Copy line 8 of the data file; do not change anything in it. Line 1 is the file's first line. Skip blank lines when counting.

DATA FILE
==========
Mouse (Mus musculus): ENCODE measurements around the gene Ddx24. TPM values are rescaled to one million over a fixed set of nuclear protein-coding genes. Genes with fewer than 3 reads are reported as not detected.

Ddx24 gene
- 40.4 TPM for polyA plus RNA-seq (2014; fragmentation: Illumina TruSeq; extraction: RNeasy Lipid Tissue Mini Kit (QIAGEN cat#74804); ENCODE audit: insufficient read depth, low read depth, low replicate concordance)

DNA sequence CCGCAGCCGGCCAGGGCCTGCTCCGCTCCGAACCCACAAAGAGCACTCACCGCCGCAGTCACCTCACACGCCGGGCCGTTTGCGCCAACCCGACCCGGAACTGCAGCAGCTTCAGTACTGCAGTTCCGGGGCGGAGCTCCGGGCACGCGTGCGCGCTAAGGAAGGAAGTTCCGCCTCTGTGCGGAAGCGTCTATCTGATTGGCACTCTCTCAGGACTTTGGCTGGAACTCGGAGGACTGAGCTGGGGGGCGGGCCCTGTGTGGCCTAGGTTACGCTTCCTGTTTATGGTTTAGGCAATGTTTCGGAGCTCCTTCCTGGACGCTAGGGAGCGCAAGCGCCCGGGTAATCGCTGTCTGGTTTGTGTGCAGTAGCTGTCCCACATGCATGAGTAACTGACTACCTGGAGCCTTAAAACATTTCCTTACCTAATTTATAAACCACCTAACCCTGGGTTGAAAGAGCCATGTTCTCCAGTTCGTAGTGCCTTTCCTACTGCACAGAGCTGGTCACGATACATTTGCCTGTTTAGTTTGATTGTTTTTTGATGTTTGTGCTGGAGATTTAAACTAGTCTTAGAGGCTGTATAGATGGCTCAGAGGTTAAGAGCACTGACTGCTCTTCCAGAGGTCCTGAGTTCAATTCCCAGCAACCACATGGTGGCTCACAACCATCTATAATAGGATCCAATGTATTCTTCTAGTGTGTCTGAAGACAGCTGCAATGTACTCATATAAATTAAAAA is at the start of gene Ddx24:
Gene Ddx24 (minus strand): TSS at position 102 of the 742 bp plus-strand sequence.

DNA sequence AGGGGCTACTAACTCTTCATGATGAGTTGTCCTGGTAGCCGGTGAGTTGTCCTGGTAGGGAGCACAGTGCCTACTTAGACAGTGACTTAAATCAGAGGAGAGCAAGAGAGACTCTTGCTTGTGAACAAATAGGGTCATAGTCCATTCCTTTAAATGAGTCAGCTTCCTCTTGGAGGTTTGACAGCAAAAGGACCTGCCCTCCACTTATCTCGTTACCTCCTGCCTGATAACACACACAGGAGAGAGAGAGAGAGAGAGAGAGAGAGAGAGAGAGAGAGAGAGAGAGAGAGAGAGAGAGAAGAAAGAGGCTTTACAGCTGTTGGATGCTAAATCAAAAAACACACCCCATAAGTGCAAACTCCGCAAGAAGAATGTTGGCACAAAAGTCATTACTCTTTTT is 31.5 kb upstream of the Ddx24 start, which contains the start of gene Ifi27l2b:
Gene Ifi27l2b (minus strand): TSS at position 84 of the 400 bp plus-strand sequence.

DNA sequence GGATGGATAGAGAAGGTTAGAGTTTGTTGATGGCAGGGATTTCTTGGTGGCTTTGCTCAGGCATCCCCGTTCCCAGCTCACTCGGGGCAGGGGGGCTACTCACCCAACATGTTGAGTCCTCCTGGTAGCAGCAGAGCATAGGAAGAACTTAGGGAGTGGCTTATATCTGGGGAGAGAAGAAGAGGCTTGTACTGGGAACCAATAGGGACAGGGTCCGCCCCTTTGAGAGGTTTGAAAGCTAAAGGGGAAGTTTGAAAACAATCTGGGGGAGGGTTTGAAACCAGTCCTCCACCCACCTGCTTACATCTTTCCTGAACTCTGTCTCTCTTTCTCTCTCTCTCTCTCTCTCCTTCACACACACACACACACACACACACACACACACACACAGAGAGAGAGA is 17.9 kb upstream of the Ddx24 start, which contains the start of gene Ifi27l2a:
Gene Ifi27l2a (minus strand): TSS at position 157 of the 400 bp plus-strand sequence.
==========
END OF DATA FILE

DNA sequence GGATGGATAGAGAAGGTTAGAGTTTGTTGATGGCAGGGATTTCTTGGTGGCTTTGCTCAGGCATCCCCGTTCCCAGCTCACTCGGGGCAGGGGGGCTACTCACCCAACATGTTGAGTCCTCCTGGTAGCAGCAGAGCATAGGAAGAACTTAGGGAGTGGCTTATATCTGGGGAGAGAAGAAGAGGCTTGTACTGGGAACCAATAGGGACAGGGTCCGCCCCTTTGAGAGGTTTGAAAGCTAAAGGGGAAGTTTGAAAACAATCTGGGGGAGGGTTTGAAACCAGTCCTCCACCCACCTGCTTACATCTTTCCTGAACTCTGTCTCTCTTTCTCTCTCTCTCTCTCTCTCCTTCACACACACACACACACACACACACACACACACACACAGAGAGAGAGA is 17.9 kb upstream of the Ddx24 start, which contains the start of gene Ifi27l2a: